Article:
Conflict of interest: This is the most likely cause for removing the signage on the registers and relieving the pressure on the cashiers. Among other things how much a store collects in donations has a direct bearing on a store manager’s evaluation. Lesser known is that most companies also attach a financial incentive to performance. Bonuses for top-performing managers can be very lucrative. No single aspect of managing a store can ensure a large bonus and they are evaluated on a whole but politics coupled with success in desired ‘sexy’ areas lead to positive evaluations and then a bigger bonus.

Some time ago in the company I worked for the financial incentive for the cashier that collected the most for a donation drive was removed. It was eliminated because of the discovery that company-wide many would add a donation to the customer’s bill without their knowledge. It would have been a good idea to stop the manager incentive at the same time but the corporate mind-set is that unless threatened the workers will not ask and the managers won’t put in the effort unless they make it worth their while.

Managers are notorious for gaming the system to their advantage. Nothing wrong with that. It is expected they do the job the best of your ability by being smarter, faster and more competent than your peers. But there is a line you don’t cross. They often collect donations prior to the official start date and continue to collect after the drive is completed. Funds from one drive may be diverted to the cause more favored by their direct superiors. Found money or errors in the store’s favor, which is supposed to be applied to the total sales for the day will be instead added to the donation total (such funds are recorded separately and returned if someone claims the money or requests a refund, we just don’t let it sit loose in a drawer). They hold raffles and do other stunts designed to create an unfair advantage over other stores.

Since the signs were removed and word came down that raffles and other donation attempts are no longer allowed then it is highly probable that enough managers made noise about their disadvantages compared to other managers. They may have felt they were marginalized or punished for following the rules. With the added aspect of employees grievances the issue may have been brought to someone’s attention. It is probably that in the interest of ethics, keeping the peace and fairness put a stop to the practice which made life a bit easier for the cashiers. For now.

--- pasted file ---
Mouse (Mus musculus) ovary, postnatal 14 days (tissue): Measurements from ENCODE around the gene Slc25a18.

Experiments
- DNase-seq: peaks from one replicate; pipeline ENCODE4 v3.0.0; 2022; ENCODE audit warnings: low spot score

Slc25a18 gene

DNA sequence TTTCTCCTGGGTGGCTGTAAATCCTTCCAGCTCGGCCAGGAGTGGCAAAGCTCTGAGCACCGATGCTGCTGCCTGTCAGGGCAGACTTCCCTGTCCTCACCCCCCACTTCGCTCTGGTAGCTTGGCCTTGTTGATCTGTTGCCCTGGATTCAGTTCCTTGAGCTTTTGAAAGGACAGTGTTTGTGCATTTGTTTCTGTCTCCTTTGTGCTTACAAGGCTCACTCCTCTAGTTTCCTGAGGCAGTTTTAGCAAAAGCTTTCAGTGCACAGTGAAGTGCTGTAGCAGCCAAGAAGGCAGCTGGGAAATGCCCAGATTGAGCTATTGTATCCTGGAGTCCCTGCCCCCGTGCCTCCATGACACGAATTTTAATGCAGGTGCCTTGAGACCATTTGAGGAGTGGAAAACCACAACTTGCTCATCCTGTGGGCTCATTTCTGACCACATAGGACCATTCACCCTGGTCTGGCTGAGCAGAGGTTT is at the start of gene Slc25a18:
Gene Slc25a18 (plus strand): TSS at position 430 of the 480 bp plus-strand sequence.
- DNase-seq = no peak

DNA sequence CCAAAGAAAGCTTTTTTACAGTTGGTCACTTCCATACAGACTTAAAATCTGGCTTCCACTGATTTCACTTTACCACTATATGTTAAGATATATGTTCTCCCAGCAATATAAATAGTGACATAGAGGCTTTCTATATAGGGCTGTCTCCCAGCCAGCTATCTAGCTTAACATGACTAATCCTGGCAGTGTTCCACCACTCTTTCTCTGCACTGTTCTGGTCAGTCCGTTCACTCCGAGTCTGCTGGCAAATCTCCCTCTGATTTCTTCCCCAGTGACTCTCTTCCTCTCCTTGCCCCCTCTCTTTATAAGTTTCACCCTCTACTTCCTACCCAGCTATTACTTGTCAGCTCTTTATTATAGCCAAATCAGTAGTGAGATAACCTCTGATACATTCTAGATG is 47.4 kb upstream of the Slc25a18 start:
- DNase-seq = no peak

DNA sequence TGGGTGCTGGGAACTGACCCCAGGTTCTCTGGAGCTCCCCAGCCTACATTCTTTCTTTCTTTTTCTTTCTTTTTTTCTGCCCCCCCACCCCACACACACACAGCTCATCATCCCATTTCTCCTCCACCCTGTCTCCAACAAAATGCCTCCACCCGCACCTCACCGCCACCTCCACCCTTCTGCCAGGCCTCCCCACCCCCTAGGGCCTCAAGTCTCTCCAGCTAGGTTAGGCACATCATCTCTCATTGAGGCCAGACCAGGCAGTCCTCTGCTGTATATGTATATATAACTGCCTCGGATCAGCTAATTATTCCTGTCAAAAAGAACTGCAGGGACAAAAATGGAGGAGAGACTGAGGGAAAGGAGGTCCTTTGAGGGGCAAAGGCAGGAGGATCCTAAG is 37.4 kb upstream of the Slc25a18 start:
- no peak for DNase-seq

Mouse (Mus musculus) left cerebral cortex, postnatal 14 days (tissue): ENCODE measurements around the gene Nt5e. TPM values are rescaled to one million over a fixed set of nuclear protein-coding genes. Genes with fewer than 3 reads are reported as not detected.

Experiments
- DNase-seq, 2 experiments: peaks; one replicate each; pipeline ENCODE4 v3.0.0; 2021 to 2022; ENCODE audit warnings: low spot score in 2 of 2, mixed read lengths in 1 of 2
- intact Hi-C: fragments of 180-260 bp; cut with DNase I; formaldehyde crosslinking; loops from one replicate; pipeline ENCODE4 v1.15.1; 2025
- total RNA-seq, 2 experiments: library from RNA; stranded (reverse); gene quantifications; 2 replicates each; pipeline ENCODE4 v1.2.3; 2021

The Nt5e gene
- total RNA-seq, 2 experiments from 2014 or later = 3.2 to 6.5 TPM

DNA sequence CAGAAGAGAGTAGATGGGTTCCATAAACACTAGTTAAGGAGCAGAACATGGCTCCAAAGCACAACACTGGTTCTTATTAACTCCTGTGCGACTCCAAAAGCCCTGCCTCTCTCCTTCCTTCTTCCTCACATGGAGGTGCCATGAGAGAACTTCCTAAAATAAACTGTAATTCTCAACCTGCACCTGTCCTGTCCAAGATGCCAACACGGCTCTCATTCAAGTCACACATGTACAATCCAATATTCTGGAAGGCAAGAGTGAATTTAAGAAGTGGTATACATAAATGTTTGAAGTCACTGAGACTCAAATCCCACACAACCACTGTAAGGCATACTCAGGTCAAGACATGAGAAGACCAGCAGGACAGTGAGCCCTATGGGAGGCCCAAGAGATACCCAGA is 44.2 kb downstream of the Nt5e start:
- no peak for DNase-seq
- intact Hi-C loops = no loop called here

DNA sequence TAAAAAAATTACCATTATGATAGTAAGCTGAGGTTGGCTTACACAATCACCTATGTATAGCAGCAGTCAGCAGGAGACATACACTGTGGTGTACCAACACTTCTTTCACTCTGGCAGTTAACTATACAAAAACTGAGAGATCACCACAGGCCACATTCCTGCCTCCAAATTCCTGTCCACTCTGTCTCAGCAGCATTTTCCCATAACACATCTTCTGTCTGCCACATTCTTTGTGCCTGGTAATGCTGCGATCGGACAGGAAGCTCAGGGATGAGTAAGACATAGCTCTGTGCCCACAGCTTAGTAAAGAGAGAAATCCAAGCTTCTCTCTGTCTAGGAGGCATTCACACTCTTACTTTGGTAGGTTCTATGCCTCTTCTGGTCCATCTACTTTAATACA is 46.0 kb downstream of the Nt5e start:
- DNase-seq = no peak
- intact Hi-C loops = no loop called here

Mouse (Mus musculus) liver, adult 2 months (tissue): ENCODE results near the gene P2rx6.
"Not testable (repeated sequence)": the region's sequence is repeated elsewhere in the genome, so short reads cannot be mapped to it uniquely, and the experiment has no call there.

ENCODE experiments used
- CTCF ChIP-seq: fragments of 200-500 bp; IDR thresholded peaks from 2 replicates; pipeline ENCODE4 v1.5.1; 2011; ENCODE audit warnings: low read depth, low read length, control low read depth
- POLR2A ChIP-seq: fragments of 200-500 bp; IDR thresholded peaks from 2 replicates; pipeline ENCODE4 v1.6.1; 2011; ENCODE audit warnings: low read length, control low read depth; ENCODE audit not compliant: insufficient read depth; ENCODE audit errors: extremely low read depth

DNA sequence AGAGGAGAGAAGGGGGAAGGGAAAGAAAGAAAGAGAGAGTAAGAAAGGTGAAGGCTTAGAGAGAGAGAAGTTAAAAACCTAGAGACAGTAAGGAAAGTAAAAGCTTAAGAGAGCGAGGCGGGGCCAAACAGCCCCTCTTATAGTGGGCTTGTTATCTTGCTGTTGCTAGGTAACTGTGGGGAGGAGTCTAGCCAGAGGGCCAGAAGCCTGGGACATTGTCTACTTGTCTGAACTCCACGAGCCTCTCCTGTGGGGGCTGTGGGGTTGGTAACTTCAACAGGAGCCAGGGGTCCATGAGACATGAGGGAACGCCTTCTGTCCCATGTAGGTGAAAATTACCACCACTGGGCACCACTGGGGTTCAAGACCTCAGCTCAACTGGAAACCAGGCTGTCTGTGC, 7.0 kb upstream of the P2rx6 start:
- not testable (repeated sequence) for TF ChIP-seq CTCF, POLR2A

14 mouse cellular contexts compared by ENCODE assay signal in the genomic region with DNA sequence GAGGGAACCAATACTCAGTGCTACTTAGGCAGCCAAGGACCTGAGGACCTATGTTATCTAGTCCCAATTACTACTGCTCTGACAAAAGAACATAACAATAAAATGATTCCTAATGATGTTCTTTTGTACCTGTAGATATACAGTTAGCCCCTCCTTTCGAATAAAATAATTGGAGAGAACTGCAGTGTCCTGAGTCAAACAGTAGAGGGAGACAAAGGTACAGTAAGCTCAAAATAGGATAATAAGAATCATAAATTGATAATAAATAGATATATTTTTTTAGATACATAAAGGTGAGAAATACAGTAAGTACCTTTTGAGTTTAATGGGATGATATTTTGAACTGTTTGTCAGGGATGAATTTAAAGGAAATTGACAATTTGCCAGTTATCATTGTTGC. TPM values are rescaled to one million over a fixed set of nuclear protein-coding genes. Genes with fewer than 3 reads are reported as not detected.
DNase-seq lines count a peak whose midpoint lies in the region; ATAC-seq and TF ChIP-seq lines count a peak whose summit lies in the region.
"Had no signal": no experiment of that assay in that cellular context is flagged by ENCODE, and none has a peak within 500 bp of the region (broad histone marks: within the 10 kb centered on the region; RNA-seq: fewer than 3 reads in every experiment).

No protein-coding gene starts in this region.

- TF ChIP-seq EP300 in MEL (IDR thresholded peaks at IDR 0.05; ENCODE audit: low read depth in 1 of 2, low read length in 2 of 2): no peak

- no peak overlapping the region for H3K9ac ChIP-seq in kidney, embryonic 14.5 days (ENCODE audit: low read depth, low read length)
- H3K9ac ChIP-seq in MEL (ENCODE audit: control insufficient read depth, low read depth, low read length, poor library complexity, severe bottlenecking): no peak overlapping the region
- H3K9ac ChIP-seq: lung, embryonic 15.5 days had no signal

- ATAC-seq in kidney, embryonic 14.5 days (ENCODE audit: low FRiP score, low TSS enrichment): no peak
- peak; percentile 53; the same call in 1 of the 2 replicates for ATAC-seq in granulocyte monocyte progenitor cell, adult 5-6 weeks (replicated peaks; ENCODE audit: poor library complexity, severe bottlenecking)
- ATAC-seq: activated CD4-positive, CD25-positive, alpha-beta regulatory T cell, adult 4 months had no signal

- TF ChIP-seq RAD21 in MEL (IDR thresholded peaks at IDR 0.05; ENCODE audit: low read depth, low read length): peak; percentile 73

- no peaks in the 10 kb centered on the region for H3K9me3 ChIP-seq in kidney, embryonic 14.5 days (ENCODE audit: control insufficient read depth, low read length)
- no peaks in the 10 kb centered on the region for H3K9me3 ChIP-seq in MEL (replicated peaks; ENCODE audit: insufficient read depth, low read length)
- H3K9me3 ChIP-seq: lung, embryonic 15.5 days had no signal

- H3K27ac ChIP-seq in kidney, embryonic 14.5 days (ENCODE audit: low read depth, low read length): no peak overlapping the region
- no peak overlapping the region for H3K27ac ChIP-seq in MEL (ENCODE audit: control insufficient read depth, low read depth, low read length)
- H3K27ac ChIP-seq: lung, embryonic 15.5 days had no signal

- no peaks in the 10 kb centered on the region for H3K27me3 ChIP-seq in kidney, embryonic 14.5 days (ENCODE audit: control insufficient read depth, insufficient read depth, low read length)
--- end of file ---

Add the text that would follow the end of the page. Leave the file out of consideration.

Truth is, requesting donations over and over sometimes in the same order bears good and positive results. Undoubtedly there will be a marked drop in donations merely due to many of the cashiers no longer feeling they have to request one from each and every customer. If that happens I speculate that the pressure on the workers will return multiplied many times over but be presented in terms that are not so public and will have to do more with an employees’ general attitude and overall job performance.

Grocery Store Artifact: How haste makes waste that affects your food

Thinking of eating at your local deli? Work spaces looks nice and clean, staff looks appropriately groomed, caring and conscientious? Well, before you do take a glance at the phone and any register behind the counter. Regardless of the service and appearance of everything else if the secondary equipment is unclean then in spite of how everything else appears they may be indicative of a greater problem in the service area. In the delicatessen the grime on peripheral equipment consists at the least of a slurry of meat and vegetable oils, fats and other bits of food and chemicals transferred by touch and deposited via the air from venting ovens, fry vats and steam tables. In short the surfaces of any neglected food prep area equipment are a constant and unhealthy vector for germs.

Much of this is directly due to the economy and the way it shapes retail establishment operations. Certainly, any business can be prone too cutting corners on safety. Not all eating establishments fall prey to this mentality but even those who truly care about quality and their products can unintentionally create an environment where food safety is less than a primary concern. When sales are depressed then the number of employees available in store departments are reduced. More work is given to less and less staff without an increase in the time allowed for completing the extra tasks. Budgets for staffing is tight and few stores can afford to have any department work at a loss. This leads to a constant atmosphere of playing catch up with the wrong decisions to let certain things go by the wayside in an attempt to stay current with basic duties. Haste in this instance, makes waste that could end up in the food chain.